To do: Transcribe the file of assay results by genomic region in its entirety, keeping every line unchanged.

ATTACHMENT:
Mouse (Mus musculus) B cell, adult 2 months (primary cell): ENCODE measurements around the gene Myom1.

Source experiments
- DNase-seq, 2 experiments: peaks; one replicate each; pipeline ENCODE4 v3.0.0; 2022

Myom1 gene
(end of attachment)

Mouse (Mus musculus) B cell, adult 2 months (primary cell): ENCODE measurements around the gene Myom1.

Source experiments
- DNase-seq, 2 experiments: peaks; one replicate each; pipeline ENCODE4 v3.0.0; 2022

Myom1 gene